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The implementation of such a measure will take into account a range of possibilities of each particular healthcare specialist. For example, the majority of nurses are capable of assessing their fatigue level to make a conclusion regarding their ability to perform nursing duties safely and efficiently (Huston, 2014). In particular, in accordance with the Roy Adaptation Model, each nurse has four ways of adapting to the challenging conditions (e.g. overtime). The first of them is the human reaction to such external factors as temperature, humidity, atmospheric pressure, and other sensory stimuli. The ability to cope with new and unusual physiological factors is not only affected by external factors but also depends on the capabilities of one’s physiology. The second way is the desire to understand oneself both spiritually and physically. It also has the boundaries, within which a person can deal with changes within their psychological and physical selves. Another factor is related to the change of an individual’s role in certain circumstances; for example, a nurse that has to neglect her role as a mother in favor of work. However, in this case, a person can go beyond their capacity to adapt. The final component is interdependence, which implies the people’s desire to attain a state of relative balance in the relationship, namely with family members and colleagues (Smith & Parker, 2015). Thus, the managerial staff of the clinic should be mindful of the limitations of adaptation in such situations as overtime work, when a nurse tends to experience a feeling of pressure, contempt or loneliness.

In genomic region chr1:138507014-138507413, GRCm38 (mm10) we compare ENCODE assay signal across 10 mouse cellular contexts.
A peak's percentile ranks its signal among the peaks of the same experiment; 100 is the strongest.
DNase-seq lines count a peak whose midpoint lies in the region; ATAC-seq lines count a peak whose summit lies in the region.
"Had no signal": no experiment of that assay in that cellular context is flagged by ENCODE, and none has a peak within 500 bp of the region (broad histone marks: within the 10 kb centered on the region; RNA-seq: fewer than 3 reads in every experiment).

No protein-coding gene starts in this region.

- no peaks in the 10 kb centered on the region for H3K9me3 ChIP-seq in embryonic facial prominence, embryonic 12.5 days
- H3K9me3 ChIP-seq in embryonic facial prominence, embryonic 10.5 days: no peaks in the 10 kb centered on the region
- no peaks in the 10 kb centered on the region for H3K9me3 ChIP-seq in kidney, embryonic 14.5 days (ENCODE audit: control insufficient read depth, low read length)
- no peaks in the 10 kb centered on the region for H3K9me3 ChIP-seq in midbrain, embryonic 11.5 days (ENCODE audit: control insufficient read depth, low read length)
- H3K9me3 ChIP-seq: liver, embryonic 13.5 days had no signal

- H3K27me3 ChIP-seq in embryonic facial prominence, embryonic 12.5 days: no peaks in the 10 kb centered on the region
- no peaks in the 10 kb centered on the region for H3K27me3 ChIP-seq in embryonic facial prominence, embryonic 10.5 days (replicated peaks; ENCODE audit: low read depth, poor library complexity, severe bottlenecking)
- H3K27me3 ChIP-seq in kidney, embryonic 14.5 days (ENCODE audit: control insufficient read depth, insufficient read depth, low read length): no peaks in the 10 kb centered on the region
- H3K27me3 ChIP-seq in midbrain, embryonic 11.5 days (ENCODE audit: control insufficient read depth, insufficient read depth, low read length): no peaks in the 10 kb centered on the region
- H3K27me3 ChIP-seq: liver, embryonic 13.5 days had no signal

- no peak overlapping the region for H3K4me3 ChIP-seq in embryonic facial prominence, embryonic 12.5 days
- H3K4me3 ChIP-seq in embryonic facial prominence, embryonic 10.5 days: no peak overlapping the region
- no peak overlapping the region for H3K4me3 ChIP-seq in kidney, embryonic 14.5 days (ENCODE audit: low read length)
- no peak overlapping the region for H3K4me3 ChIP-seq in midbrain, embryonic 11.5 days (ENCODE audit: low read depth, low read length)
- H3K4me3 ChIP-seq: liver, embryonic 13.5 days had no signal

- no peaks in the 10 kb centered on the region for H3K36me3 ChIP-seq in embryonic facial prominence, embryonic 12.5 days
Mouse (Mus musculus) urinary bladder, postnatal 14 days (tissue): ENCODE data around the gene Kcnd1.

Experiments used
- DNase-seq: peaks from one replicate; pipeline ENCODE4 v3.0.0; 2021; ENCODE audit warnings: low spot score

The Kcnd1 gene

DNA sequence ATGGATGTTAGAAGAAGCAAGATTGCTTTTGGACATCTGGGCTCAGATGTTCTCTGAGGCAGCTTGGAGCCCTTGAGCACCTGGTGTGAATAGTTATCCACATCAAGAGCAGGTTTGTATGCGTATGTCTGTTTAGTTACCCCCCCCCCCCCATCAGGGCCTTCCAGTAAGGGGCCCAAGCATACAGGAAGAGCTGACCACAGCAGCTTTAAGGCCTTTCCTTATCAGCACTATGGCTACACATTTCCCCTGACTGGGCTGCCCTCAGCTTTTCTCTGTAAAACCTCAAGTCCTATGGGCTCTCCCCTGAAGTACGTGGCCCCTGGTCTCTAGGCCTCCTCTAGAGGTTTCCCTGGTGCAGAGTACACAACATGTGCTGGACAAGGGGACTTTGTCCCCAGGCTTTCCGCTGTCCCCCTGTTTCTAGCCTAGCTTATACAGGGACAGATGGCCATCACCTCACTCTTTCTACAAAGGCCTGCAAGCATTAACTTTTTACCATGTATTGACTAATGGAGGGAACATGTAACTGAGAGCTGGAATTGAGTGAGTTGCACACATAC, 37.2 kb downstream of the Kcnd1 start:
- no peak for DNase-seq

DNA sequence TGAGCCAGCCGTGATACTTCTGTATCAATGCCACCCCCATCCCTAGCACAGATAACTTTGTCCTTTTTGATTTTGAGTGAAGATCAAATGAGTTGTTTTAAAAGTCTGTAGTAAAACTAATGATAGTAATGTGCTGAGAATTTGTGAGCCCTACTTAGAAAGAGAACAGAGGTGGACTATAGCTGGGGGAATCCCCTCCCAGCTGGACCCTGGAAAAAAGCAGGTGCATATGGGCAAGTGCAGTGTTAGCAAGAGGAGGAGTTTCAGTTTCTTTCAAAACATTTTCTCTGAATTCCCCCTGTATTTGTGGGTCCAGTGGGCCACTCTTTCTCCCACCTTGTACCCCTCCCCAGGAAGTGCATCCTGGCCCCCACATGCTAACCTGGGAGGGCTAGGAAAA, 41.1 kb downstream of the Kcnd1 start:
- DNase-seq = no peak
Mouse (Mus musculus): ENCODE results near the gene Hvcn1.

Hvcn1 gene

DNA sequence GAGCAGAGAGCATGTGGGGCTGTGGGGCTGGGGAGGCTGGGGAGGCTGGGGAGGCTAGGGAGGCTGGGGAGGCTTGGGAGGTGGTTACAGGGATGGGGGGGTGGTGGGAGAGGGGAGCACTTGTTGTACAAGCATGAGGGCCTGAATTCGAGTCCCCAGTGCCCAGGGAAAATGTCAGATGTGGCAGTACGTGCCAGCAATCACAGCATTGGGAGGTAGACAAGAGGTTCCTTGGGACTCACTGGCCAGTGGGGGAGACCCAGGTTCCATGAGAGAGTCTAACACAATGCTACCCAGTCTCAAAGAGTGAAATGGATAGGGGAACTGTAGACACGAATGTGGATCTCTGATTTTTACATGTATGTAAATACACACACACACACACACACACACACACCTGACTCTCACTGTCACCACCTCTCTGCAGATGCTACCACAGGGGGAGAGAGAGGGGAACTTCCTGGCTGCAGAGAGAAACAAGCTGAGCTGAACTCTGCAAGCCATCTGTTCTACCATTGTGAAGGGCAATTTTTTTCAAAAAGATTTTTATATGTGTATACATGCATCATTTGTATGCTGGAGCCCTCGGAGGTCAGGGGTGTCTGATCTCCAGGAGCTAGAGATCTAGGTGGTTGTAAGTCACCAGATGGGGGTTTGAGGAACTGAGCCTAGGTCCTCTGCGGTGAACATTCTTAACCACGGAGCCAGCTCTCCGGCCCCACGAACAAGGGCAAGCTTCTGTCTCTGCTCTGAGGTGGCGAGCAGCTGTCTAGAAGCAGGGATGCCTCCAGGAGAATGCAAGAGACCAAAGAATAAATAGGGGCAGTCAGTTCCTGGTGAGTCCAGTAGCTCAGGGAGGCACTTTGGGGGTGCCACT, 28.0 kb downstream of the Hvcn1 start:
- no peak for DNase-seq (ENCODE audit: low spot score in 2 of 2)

Being familiar with the concepts presented above, as well as the conditions in a particular healthcare facility, helps the nurses perform a procedure of self-assessment, which allows them to decide whether to accept or decline the overtime hours. Given the fact that the primary factor that increases the risk of causing harm to patients is the prolonged workday (Huston, 2014), this approach identifies only those healthcare specialists who are capable of adapting to such conditions and provide treatment during the most stressful shifts. In turn, the quality of care will remain constant, without being lowered significantly.